The opinion of the court was delivered by: Berman, District Judge.
This action arises from the alleged nondelivery, shortage, and
loss of 1511 cartons of frozen shrimp. (Mazaroli Aff. ¶ 2; Smith
Aff. ¶ 2.) Plaintiffs Eastern Fish Co. ("Eastern Fish") and
Insurance Company of North America (collectively, "Plaintiffs")
contend that the frozen seafood was lost on or about April 21,
1998 en route to the port of Guayaquil, Ecuador and now seek
$140,000.00 in damages. Plaintiffs further contend that if a bill
of lading had been issued, this Court would have been designated
therein as having exclusive jurisdiction over this dispute.*fn1
Defendants South Pacific Shipping Co., Ltd. d/b/a Ecuadorian
Line, Inc. ("SPS/ELI"), South Pacific Shipping Co., Ltd. ("South
Pacific"), and Ecuadorian Line, Inc. ("Ecuadorian Line")
(collectively, "Defendants") contend that pursuant to Paragraph
15 of (Appendix 1
to) the Service Contract, dated March 1, 1997, between Eastern
Fish and SPS/ELI ("Service Contract") — a document which was in
fact executed — a controversy or claim arising out of or relating
to the Service Contract, such (according to Defendants) as the
dispute at bar, shall be referred to arbitration. For the
reasons set forth below, Defendants' motion to dismiss these
proceedings is granted.
On March 1, 1997, Defendant SPS/ELI entered into the Service
Contract with Eastern Fish providing for the carriage of ten
containers of frozen shrimp (and fish) from Ecuador Base Ports to
North Atlantic and Florida Base Ports.*fn2 (Halaszynski Aff. ¶
2.) The usual and customary practice was for each shipment to be
carried from the supplier's premises to the port of loading by a
subcontracting trucking company, hired and paid by Defendant
Ecuadorian Line. (Bloom Dec. ¶ 3.) The cargo would then be loaded
on a ship for transport by sea. Nine of the ten containers to be
delivered under the Service Contract arrived in New York without
incident. (Bloom Dec. ¶ 5.)
On April 21, 1998, at the premises of Langostino S.A., a shrimp
exporter in Machala, Ecuador, the cargo of shrimp in question was
loaded on behalf of Eastern Fish in Container NPDU400595-8.
(Bloom Dec. ¶ 5; Halaszynski Aff. ¶ 4.) While the Container was
being transported by the trucking company from Langostino's
premises to the port of Guayaquil, Ecuador, it was hijacked by
ten armed and masked men. (Bloom Dec. ¶ 5; Smith Aff. ¶ 3.) A
bill of lading was never issued for this Container. (Bloom Dec.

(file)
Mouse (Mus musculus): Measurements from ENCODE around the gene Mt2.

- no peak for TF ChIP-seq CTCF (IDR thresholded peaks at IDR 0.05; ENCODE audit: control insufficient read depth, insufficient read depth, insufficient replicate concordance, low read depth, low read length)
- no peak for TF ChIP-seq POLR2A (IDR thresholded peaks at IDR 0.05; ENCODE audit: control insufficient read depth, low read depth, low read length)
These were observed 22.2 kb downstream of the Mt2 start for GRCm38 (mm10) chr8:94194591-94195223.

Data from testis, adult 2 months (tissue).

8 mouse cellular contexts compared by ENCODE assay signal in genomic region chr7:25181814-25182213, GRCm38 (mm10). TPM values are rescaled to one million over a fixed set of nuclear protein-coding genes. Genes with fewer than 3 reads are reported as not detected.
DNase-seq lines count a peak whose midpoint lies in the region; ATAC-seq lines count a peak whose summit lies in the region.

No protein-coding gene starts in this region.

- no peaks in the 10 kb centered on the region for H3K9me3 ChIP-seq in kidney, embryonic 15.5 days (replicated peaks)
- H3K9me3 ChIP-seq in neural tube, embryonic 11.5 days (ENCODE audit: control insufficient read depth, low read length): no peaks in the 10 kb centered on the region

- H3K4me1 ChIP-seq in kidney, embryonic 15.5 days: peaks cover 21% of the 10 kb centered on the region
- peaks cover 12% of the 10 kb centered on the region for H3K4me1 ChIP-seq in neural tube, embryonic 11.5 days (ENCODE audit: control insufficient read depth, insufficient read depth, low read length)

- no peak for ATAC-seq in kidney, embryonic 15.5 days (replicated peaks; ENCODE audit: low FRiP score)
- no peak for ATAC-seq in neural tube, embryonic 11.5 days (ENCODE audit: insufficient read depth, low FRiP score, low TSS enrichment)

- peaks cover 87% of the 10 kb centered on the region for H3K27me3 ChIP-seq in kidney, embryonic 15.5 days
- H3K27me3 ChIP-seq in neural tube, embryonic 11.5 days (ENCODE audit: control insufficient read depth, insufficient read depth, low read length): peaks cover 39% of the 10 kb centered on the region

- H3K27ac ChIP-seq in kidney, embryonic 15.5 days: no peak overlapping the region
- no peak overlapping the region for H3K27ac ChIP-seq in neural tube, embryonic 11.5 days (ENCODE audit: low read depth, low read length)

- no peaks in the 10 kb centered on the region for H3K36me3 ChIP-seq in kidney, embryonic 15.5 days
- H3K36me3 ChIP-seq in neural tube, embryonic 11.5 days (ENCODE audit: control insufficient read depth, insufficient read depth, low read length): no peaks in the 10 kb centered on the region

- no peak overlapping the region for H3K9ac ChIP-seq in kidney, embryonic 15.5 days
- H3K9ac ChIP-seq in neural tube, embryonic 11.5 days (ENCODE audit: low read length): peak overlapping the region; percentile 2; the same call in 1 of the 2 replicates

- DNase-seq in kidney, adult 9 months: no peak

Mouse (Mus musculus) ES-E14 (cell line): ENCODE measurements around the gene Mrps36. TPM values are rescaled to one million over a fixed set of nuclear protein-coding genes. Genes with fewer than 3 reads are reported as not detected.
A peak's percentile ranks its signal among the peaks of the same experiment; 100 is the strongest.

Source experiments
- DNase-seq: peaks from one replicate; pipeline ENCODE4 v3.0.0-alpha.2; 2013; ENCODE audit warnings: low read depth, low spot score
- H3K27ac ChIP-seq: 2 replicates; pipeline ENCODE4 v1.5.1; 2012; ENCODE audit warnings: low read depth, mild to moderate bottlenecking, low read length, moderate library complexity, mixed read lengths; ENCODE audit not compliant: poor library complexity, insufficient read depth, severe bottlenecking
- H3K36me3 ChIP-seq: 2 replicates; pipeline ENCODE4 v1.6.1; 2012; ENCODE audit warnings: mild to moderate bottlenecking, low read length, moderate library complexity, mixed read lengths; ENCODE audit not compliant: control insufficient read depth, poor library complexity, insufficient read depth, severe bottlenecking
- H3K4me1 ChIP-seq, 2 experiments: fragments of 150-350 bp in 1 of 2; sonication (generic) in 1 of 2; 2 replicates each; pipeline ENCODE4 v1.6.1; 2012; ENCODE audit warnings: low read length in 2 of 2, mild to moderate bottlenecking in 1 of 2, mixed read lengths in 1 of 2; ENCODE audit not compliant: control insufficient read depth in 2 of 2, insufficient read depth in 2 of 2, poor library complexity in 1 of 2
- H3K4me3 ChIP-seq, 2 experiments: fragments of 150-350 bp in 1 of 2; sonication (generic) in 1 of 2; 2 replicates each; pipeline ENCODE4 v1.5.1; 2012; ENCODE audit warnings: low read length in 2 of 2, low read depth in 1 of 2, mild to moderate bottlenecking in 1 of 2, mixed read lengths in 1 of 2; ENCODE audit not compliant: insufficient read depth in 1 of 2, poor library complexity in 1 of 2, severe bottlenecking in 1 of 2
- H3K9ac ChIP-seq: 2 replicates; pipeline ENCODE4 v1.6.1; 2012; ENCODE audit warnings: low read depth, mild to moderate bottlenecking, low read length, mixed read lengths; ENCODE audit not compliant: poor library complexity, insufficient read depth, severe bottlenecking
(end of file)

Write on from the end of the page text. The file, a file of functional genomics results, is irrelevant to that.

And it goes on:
¶ 6.) On April 19, 1999, Plaintiffs filed a complaint for damages
(based upon contract and tort claims) against Defendants as
common carriers and/or bailees. (Comp. ¶ 9.) On November 2, 1999,
Defendants moved to dismiss or stay these proceedings pending
arbitration arguing that arbitration (rather than litigation)
under the Service Contract was the appropriate means of dispute
Arbitration as a means of resolving disputes is well
established and broadly favored. See AT & T Technologies, Inc.
v. Communications Workers of America, 475 U.S. 643, 650, 106
S.Ct. 1415, 89 L.Ed.2d 648 (1986) ("It has been established that
where the contract contains an arbitration clause, there is a
presumption of arbitrability . . ."); David L. Threlkeld & Co.
v. Metallgesellschaft Ltd., 923 F.2d 245, 248 (2d Cir.), cert.
dismissed, 501 U.S. 1267, 112 S.Ct. 17, 115 L.Ed.2d 1094 (1991)
("Federal policy strongly favors arbitration as an alternative
dispute resolution process"). A court, in deciding whether a stay
should be granted, must first determine whether the parties
agreed to arbitrate and then determine whether the scope of the
agreement encompasses the claim(s) being asserted. See United
States Fire Ins. Co. v. National Gypsum Co., 101 F.3d 813, 816
(2d Cir. 1996) (citing Progressive Casualty Ins. Co. v. C.A.
Nacional De Venezuela, 991 F.2d 42, 45 (2d Cir. 1993));
Genesco Inc. v. T. Kakiuchi & Co., Ltd., 815 F.2d 840, 844 (2d
Cir. 1987); Netherlands Curacao Co. N.V. v. Kenton Corp.,
366 F. Supp. 744, 746 (S.D.N.Y. 1973) (citing Prima Paint Corp. v.
Flood & Conklin Mfg. Co., 388 U.S. 395, 404, 87 S.Ct. 1801, 18
L.Ed.2d 1270 (1967)).
Agreement to Arbitrate: Service Contract
"Under general contract principles, a party is bound by the
provisions of a contract that he signs unless he can show special
circumstances that would relieve him of such an obligation."
Genesco, 815 F.2d at 845; see also Coleman v. Prudential Bache
Securities, Inc., 802 F.2d 1350, 1352 (11th Cir. 1986) (per
curiam); N & D Fashions, Inc. v. DHJ Industries, Inc.,
548 F.2d 722, 727 (8th Cir. 1976). Eastern Fish entered into the Service
Contract*fn4, which, as noted, contained the following
(arbitration) clause in Appendix 1, Paragraph 15:
"The parties hereto agree that any controversy or
claim arising out of or relating to this Service
Contract or the breach thereof, shall be referred to
and finally resolved by arbitration in the City of
New York, New York, in accordance with the MARITIME
ARBITRATION RULES of the SOCIETY OF MARITIME
ARBITRATORS . . ." (Halaszynski Aff. Ex. 1 at 4.)
The question is not "whether there was subjective agreement as to
each clause in the contract, but on whether there was an
objective agreement with respect to the entire contract."
Genesco, 815 F.2d at 846; see also N & D Fashions, 548 F.2d
at 727. By entering the Service Contract, Eastern Fish clearly
agreed to arbitrate.
Plaintiffs contend that the Service Contract is not a contract
of carriage because, among other things, it relates to volume
commitments, service commitments, and rates. (Bloom Dec. ¶ 7.)
Thus, Plaintiffs argue that the terms and conditions of the
Service Contract do not apply to the lost (shrimp) cargo. (Bloom
Dec. ¶ 7.) Defendants assert that the Service ...